Topical fluoride, along with a comprehensive dental care program, can make a big difference in your child’s dental care. Not only is it possible for them to enjoy healthier teeth and gums now, but it could also help ensure their future dental health.

If you would like more information on topical fluoride and other dental disease prevention measures, please contact us or schedule an appointment for a consultation. You can also learn more about this topic by reading the Dear Doctor magazine article “Fluoride Gels Reduce Decay.”

By Joel E. Johnson, DMD, PA
November 21, 2017
Category: Dental Procedures
TomHanksAbscessedToothGetsCastAway

Did you see the move Cast Away starring Tom Hanks? If so, you probably remember the scene where Hanks, stranded on a remote island, knocks out his own abscessed tooth — with an ice skate, no less — to stop the pain. Recently, Dear Doctor TV interviewed Gary Archer, the dental technician who created that special effect and many others.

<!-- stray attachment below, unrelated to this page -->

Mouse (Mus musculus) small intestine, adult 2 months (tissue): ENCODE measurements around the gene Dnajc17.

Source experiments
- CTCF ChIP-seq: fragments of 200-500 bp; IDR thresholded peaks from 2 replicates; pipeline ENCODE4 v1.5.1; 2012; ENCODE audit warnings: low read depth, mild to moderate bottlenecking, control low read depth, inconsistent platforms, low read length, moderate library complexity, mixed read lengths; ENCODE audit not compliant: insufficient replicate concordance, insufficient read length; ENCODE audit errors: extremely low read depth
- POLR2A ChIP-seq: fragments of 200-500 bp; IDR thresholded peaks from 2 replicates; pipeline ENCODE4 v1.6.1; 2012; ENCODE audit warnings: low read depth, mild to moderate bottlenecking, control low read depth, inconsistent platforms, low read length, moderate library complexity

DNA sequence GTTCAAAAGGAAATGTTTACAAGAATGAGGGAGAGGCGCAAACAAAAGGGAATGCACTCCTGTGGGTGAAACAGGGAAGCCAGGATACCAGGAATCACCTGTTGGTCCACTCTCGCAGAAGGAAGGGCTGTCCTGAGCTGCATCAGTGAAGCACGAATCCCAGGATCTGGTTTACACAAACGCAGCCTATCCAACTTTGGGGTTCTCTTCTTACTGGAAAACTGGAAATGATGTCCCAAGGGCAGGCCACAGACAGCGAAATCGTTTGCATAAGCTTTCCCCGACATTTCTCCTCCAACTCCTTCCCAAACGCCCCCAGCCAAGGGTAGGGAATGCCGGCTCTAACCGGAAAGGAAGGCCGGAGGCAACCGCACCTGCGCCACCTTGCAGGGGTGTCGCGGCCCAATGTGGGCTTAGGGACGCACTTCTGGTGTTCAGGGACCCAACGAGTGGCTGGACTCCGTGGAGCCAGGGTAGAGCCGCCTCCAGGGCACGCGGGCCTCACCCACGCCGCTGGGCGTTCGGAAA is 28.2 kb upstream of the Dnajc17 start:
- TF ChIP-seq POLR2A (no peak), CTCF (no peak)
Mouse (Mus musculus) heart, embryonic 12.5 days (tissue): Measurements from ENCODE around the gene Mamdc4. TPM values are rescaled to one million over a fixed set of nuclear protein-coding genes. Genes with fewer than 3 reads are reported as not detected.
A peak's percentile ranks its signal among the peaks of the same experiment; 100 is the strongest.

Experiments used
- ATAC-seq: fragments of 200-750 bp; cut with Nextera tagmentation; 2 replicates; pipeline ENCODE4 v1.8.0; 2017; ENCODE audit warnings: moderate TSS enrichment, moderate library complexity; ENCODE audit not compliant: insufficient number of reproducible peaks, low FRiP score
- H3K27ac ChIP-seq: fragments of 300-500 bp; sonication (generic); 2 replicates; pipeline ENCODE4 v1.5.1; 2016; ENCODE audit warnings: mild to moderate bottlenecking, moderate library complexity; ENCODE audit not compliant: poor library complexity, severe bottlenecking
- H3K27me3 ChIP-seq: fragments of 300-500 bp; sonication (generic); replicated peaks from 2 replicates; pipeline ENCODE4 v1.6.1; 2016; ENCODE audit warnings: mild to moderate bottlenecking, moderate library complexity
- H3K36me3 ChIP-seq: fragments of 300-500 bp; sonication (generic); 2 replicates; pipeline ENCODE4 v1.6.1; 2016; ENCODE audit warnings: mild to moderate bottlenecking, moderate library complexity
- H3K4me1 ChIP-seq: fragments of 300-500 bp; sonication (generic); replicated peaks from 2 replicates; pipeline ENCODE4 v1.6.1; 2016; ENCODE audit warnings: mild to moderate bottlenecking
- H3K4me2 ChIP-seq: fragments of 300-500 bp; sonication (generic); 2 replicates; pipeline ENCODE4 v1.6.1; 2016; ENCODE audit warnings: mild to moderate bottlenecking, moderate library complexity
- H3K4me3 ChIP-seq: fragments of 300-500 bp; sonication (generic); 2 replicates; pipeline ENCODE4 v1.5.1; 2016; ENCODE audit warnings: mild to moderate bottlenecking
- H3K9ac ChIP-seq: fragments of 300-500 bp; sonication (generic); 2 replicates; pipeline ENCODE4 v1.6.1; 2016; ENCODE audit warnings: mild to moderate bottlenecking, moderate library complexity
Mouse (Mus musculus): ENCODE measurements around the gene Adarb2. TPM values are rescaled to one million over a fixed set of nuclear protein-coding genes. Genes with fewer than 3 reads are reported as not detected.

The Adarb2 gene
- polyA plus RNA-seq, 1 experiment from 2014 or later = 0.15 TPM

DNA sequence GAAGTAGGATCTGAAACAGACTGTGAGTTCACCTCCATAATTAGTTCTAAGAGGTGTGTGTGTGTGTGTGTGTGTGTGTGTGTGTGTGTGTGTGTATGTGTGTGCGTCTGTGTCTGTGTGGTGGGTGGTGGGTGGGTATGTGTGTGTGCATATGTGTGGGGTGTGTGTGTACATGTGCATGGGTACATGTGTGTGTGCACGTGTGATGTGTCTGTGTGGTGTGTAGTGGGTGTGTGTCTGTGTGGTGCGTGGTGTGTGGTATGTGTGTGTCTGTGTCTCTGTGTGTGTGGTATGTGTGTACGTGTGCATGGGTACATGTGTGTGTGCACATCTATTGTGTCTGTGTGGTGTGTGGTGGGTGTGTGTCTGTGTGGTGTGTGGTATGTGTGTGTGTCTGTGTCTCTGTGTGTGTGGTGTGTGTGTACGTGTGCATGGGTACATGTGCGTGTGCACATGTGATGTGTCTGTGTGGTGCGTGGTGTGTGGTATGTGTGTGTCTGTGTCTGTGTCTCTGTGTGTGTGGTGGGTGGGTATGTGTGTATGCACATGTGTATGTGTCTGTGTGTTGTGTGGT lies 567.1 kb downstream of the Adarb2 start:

“They wanted to have an abscess above the tooth with all sorts of gunk and pus and stuff coming out of it,” Archer explained. “I met with Tom and I took impressions [of his mouth] and we came up with this wonderful little piece. It just slipped over his own natural teeth.” The actor could flick it out with his lower tooth when the time was right during the scene. It ended up looking so real that, as Archer said, “it was not for the easily squeamish!”

That’s for sure. But neither is a real abscess, which is an infection that becomes sealed off beneath the gum line. An abscess may result from a trapped piece of food, uncontrolled periodontal (gum) disease, or even an infection deep inside a tooth that has spread to adjacent periodontal tissues. In any case, the condition can cause intense pain due to the pressure that builds up in the pus-filled sac. Prompt treatment is required to relieve the pain, keep the infection from spreading to other areas of the face (or even elsewhere in the body), and prevent tooth loss.